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Chapter 25: The Lost Goose

Saffron takes a new charge into her care
An image of a Canada goose is overlaid with the text "Saffron and Bear" and "Chapter 25: The Lost Goose"

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The winter was much milder than the previous one had been. Saffron was no longer fighting her way through ice and snow every time she left the house; this year the ground was only covered in a light layer of snow. It was just enough to coat the world in its white glow and to crunch pleasingly underfoot as she walked through the woods.

With the milder weather, her human charges had fewer demands on her, leaving her more time to care for the denizens of the forest.

One wintry morning she was making her rounds through the woods with Bear at her side. The forest was quiet in the soft winter morning; the only sound was her own footsteps and the occasional rustle of the wind through the branches. Bear walked lightly by her side without making a sound, his soft paws padding silently over the snow.

They had successfully completed their inspection and were on the way back to the cottage. Saffron hoped that Sage would be up and have the kettle on the fire by the time they got home. She was looking forward to a hot mug of tea to warm her chilly fingers.

Lost in her dreams of tea, she didn’t notice the rustle of bushes behind her until she was startled by a loud “HONK!”

She turned sharply to see a large goose waddling behind them.

“Hello,” Saffron said. “What are you doing out here at this time of year?”

“HONK!” honked the goose.

Bear’s hackles were up; his back was arched and he peered out at the goose from behind Saffron’s legs.

“What are we going to do with it, boy?” she asked. “We can’t just leave it out in the cold.”

His meow suggested they could.

“Do you want to come with us?” she asked the goose.


So the three of them carried on; Saffron leading the way with the goose waddling along behind her. Bear had jumped into her arms so he could look over her shoulder and keep a stern eye on the goose.

“What on Earth is this?” Sage exclaimed when they got home.

She did have the kettle on, and Saffron didn’t answer until she had a mug of hot tea in her hands.

“I think it’s lost. It was wandering around the woods.”

“Hmmm.” Sage sipped from her own mug. “And I suppose it’s going to stay with us?”

“Maybe not in the house,” Saffron conceded. “But we could let it stay in the shed for a bit?”

She spent the afternoon setting up a goose shelter in the outbuilding. A blanket for the goose to sleep on, some grain for it to eat, fresh water to drink. She knew that a wild goose did not actually need any of these things, even it was separated from its flock and a little bewildered. But caring for the lost things of the forest was what she did, so this goose would be spoiled for as long as it stayed.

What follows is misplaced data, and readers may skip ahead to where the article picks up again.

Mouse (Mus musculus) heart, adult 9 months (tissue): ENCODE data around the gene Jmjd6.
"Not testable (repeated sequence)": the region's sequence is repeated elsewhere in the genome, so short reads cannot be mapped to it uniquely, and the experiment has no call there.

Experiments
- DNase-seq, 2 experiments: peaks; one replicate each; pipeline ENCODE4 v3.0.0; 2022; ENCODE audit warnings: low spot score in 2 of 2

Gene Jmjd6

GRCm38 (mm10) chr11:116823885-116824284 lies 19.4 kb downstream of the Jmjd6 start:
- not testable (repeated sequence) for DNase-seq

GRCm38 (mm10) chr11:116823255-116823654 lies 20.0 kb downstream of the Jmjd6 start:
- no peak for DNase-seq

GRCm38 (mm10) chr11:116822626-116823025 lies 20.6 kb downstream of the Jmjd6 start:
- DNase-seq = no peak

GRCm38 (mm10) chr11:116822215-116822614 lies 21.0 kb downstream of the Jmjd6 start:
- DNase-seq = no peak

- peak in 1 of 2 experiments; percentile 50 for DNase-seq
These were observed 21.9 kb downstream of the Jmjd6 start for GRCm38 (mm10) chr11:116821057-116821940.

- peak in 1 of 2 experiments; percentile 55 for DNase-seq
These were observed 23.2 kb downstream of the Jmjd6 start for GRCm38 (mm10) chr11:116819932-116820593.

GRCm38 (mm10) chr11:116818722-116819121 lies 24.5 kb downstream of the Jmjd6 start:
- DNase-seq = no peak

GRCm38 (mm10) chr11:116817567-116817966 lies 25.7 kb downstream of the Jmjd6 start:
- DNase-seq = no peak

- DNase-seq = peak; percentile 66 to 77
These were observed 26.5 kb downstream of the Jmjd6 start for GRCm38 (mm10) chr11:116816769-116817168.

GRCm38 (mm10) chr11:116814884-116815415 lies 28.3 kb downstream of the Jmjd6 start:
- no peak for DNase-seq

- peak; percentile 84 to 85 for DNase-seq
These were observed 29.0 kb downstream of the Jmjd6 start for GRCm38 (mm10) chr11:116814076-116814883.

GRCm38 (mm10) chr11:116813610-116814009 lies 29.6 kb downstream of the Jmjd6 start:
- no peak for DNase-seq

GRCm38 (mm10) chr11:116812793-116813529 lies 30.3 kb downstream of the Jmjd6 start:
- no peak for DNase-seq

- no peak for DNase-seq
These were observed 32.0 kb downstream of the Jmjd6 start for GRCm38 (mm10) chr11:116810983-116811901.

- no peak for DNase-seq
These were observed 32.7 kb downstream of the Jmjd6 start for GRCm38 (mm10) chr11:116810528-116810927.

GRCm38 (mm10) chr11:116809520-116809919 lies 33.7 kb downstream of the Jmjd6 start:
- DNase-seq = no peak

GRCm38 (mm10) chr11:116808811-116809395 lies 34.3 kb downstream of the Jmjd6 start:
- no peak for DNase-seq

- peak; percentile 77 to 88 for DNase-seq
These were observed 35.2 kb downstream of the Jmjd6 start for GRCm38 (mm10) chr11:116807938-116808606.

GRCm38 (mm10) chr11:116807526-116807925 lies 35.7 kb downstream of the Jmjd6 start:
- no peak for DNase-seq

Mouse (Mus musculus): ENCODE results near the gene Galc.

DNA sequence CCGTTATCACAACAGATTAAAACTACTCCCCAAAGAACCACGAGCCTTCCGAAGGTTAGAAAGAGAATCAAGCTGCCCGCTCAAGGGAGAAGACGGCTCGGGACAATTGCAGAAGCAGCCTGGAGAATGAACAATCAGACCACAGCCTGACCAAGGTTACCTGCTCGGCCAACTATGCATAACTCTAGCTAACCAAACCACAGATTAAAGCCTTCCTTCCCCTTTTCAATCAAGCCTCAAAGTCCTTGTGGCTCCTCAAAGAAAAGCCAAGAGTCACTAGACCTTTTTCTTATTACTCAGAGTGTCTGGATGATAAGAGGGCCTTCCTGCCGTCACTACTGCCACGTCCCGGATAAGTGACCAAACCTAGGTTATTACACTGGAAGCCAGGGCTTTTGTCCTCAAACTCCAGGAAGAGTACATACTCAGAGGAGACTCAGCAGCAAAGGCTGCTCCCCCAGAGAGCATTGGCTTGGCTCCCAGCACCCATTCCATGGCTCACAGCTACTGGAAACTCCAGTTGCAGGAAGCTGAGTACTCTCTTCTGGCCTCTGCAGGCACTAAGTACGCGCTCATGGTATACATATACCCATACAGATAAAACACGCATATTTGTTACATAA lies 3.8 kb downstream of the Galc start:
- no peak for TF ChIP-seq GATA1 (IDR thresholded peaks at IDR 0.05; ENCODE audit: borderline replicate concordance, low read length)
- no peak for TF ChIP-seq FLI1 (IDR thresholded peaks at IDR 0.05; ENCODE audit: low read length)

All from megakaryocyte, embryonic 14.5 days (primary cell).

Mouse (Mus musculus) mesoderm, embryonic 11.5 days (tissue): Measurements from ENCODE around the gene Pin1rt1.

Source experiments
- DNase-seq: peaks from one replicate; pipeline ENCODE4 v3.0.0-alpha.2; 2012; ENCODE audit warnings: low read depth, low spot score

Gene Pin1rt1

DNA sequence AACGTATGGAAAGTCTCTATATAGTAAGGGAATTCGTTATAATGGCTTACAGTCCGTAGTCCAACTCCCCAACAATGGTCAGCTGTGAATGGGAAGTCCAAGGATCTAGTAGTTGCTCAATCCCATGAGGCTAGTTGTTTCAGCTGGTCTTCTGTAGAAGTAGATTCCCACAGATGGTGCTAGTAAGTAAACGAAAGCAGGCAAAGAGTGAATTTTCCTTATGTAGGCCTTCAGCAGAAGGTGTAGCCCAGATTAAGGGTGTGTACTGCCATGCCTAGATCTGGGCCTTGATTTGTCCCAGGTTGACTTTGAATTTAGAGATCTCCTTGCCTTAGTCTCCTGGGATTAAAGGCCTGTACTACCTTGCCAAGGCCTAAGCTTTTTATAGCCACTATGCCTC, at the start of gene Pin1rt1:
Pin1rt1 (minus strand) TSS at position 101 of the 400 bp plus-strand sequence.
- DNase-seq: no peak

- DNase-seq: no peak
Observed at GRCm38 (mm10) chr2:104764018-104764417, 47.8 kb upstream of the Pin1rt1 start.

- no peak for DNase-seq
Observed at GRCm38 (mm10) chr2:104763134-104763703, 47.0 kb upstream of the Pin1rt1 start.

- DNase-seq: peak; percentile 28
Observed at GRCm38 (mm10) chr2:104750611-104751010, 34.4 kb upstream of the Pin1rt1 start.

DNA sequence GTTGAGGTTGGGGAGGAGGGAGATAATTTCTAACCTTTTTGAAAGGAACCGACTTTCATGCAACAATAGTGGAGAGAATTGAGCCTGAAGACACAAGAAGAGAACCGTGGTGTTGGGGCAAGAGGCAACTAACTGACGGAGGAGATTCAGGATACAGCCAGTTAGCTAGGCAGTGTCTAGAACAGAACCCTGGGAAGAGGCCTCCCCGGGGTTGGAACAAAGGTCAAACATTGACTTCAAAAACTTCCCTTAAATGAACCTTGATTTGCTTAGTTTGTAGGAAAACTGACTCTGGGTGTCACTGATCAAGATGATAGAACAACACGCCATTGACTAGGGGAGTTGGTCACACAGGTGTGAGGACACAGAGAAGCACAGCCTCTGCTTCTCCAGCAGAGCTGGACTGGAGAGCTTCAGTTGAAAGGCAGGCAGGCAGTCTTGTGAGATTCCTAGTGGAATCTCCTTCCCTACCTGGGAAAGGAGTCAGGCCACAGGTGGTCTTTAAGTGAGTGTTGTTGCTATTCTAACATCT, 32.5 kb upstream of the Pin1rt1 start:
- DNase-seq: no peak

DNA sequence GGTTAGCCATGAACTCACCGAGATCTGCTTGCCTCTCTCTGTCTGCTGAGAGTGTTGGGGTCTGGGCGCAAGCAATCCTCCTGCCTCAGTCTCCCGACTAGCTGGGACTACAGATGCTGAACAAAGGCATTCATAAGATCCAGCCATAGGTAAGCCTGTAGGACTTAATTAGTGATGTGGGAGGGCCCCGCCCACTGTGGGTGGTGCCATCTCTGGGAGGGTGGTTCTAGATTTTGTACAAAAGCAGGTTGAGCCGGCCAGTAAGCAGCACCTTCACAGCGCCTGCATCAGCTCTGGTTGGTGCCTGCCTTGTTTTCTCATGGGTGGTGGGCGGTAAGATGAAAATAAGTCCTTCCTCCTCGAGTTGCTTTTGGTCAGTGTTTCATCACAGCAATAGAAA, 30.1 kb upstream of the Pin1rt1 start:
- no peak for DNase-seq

When she led the goose into the shed, it looked around, looked at her, honked, then set to eating the grain as fast as it could.

“Don’t eat it all at once,” she warned it. “You’ll make yourself sick.”


It kept eating.

Saffron sighed and left the goose to its own devices.

It was still there the next morning. Alistair joined them for lunch and Saffron took him out to meet the goose.

“Honk!” the goose honked.

Bear, who was perched on Alistair’s shoulder, hissed back at it.

“Don’t like that, do you, little fellow?” Alistair rubbed Bear’s forehead. “Can’t say I blame you.”

“You don’t like geese?”

“Who likes geese? They’re nasty, vicious birds.”

“Well, this one is in my care and I think it’s lovely.” Saffron smiled at the goose. It honked back.

Alistair laughed. “You’re going to end up keeping it, aren’t you?”

“No no. It’s a wild creature and it belongs with its own kind. Besides, Bear wouldn’t let me keep it. This is just temporary.”

And it was. But a few days turned into a few weeks and the goose slowly became part of the household. Saffron got used to feeding it, changing its water, even cleaning up after the mess it left in the shed. It began following her around on her errands, and the townsfolk all knew the goose by name. Saffron hadn’t named it, but each of the townsfolk had picked their own name for it and exclaimed cheerfully when it drew near.

Only Bear remained upset by the goose’s presence, hissing any time it got too close to him, and glaring at it any time he thought Saffron wasn’t looking.

The goose just honked.

It was almost a month before a distant commotion arose one afternoon. Saffron stepped out of the cottage to see what was the matter. Above the meadow flew the largest vee of geese that she had ever seen; there must have been at least a hundred.

“Goose!” she called. “Goose, come quick! Is this your flock?”

“Honk!” The goose ran out of the shed. “Honk honk HONK!”

It was already flapping its wings and before Saffron had a chance to say goodbye, it was spiralling up into the sky. It took its place at the back of the vee, and by the time the geese disappeared from view, she had lost track of which one it was.

Bear meowed beside her.

“Ah, admit it,” she teased. “You’re going to miss that goose.”

Bear turned and walked into the cottage in disgust. Saffron laughed and followed him back inside.

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P.S. - If you enjoy my writing, my story “The Protector of the Forest” was recently published on Proton Reader. It’s one of my favourite pieces I’ve written: a sci-fantasy story about grief, community, and trees. You can read it for free on their website. Hit the button below to go check it out!

Katie Conrad is a speculative fiction writer living in Halifax, Nova Scotia. You can find her on twitter, instagram, and tumblr.